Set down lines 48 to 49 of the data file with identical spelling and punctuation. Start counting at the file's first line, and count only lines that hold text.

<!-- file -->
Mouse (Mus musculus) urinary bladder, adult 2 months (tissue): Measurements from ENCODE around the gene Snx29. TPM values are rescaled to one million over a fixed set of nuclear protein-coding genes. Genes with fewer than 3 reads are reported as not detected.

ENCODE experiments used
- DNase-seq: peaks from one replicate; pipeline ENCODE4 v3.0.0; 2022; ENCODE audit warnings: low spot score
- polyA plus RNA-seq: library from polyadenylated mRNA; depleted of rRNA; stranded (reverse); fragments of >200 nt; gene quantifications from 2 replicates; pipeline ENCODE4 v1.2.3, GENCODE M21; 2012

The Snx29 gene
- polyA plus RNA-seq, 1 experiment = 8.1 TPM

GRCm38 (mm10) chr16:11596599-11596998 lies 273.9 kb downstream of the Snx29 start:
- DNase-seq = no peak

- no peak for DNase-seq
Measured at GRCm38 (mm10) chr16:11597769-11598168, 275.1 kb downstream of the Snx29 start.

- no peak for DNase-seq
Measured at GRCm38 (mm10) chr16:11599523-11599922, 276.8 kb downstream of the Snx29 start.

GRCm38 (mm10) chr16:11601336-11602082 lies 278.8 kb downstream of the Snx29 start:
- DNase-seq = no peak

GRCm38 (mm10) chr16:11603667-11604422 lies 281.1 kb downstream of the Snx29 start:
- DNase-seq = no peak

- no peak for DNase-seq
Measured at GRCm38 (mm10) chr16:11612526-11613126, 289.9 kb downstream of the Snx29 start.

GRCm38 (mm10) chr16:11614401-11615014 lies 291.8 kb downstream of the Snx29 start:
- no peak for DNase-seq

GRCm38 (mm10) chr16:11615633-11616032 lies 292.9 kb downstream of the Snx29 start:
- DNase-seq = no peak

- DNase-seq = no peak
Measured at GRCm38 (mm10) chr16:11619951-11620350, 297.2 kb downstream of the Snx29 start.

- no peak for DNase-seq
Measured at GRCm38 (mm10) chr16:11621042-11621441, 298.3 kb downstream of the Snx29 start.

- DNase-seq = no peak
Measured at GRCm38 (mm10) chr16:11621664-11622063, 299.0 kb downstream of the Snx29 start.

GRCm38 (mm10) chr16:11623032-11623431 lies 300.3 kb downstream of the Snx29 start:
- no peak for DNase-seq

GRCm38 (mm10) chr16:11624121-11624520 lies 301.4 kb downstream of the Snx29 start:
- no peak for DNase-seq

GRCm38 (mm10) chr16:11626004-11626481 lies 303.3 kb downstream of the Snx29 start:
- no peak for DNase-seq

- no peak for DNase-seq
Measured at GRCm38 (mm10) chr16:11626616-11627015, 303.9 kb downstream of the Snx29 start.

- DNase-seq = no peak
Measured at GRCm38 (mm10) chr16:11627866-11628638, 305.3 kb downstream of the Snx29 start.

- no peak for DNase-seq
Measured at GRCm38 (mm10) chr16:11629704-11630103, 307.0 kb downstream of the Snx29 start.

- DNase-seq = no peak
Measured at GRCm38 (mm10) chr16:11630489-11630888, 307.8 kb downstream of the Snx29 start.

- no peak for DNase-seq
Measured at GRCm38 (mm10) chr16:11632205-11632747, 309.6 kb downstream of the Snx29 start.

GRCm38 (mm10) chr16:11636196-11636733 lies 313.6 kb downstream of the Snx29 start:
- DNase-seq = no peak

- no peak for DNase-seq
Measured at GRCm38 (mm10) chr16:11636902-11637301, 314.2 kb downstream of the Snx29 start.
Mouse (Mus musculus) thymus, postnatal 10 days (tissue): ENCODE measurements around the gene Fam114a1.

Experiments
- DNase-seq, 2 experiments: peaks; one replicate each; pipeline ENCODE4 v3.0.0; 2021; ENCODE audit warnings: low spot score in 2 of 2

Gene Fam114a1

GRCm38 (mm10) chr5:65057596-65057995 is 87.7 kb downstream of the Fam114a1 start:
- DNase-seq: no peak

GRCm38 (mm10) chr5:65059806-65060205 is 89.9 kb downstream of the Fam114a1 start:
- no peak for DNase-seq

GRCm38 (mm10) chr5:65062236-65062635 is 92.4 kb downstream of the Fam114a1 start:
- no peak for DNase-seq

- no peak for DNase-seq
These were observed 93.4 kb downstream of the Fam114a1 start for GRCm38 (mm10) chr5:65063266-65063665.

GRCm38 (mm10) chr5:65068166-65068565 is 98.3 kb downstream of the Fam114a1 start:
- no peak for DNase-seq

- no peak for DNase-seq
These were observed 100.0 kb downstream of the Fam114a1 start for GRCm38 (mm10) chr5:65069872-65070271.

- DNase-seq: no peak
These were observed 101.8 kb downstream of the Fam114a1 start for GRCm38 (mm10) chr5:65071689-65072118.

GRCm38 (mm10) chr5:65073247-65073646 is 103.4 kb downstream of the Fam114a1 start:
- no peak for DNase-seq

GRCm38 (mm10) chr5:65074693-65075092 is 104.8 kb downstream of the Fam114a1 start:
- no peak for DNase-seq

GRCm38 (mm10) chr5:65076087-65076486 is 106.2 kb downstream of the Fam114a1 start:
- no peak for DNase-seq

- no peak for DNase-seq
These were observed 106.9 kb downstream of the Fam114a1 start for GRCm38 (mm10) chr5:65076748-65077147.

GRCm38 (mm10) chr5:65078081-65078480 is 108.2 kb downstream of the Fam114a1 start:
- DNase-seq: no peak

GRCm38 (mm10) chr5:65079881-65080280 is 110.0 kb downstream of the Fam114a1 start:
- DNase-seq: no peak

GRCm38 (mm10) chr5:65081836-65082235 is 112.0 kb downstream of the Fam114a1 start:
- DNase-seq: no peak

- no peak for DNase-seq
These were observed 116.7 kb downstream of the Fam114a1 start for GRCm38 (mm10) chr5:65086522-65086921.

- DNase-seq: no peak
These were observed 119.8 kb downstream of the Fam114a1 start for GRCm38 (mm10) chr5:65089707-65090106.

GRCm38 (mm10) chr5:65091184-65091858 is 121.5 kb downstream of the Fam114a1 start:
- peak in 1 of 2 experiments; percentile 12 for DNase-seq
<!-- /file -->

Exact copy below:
Measured at GRCm38 (mm10) chr16:11636902-11637301, 314.2 kb downstream of the Snx29 start.
Mouse (Mus musculus) thymus, postnatal 10 days (tissue): ENCODE measurements around the gene Fam114a1.